War really is hell. Japan showed little to no mercy towards her enemies and showed no signs of giving up. To the US leadership and to anybody confronted with the reality of possibly invading Japan the bomb would have appeared very attractive because it would mean fewer allied casualties. As to those who argued the question, "what would make the lives of Allied soldiers more valuable than the lives of the Japanese?" My response is as follows... the lives of the Japanese were in universal terms no less valuable than any other, but when at war each side disregarded the value of their enemies' lives. If Japan had possession of the bomb before the Americans I am sure that the Emperor would have been more than happy to use it against his enemies.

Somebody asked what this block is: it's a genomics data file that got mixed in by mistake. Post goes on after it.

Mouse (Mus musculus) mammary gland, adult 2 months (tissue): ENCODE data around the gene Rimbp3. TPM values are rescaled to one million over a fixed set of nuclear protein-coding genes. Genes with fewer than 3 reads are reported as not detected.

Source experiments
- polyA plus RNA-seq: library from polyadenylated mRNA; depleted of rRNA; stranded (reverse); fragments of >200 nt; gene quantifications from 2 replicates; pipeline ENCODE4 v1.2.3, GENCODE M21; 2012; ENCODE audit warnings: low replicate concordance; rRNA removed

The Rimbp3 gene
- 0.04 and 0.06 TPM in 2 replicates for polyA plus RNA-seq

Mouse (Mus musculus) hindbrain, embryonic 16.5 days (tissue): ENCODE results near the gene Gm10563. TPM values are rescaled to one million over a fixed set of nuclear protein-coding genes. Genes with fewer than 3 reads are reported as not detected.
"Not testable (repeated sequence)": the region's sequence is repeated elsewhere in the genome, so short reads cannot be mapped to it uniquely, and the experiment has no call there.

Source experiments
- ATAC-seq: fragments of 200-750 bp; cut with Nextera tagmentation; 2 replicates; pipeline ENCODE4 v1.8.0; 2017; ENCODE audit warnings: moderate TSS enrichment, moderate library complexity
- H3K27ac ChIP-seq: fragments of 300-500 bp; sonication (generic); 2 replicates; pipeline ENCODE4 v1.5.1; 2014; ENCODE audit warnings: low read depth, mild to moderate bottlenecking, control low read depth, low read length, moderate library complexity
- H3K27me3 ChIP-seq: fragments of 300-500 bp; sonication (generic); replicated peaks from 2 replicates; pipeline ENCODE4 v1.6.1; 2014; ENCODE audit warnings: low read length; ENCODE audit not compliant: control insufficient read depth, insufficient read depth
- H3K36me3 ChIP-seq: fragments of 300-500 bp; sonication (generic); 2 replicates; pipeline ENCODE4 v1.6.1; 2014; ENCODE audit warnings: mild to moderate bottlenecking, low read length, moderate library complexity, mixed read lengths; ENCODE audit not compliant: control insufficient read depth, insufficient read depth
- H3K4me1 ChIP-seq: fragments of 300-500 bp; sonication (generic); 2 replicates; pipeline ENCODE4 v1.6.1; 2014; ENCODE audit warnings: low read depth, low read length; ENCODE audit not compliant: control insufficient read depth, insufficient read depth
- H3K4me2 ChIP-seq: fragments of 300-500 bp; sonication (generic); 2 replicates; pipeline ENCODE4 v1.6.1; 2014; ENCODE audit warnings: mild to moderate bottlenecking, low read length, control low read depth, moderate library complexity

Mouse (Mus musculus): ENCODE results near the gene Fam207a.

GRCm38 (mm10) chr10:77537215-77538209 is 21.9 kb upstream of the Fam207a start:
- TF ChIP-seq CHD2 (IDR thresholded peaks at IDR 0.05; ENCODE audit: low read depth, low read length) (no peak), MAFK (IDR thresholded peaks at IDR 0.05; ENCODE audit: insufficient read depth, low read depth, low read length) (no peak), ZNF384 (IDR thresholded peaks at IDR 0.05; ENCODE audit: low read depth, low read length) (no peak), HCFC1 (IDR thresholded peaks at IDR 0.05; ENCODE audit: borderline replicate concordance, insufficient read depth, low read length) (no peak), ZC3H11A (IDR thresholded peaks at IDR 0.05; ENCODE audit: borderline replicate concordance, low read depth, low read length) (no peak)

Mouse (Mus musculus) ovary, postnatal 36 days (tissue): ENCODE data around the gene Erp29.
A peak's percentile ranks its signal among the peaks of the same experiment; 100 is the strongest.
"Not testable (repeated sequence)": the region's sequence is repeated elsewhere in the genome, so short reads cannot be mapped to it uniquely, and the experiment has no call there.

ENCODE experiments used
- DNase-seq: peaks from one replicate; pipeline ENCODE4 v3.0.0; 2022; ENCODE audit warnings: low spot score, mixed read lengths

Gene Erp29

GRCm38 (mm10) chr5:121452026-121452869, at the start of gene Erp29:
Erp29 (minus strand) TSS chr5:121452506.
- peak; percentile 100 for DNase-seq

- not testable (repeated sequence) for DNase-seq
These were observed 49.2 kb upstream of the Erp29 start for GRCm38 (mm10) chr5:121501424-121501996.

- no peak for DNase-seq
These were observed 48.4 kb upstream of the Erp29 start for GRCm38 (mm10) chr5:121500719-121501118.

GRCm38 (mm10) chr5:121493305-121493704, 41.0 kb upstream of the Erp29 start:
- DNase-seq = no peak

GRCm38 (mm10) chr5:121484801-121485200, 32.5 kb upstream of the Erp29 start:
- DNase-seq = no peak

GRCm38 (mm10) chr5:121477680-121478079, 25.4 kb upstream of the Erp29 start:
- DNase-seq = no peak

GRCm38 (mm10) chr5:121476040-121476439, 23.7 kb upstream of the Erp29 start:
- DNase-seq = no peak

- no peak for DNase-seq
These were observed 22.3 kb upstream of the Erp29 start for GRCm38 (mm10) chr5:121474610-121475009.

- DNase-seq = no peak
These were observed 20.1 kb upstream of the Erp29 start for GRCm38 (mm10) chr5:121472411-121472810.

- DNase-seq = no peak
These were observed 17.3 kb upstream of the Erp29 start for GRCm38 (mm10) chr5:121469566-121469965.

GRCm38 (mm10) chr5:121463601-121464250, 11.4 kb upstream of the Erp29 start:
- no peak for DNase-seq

The most haunting legacy of the bomb for future generations of the world is not so much the loss of life in the ill-fated cities of Hiroshima and Nagasaki; but the ever-looming prospect of nuclear war and global proliferation. Once the first atomic bomb had been created and tested for the first time in the deserts of the American South-West there was no turning back. For Stalin it was not as important to him that he knew how the bomb could be made but that he simply knew that the bomb worked when news confirmed just how effective the bomb was at simply making entire cities disappear in mere seconds. The fact that it did work means that global nuclear proliferation can't be stopped but only curtailed.
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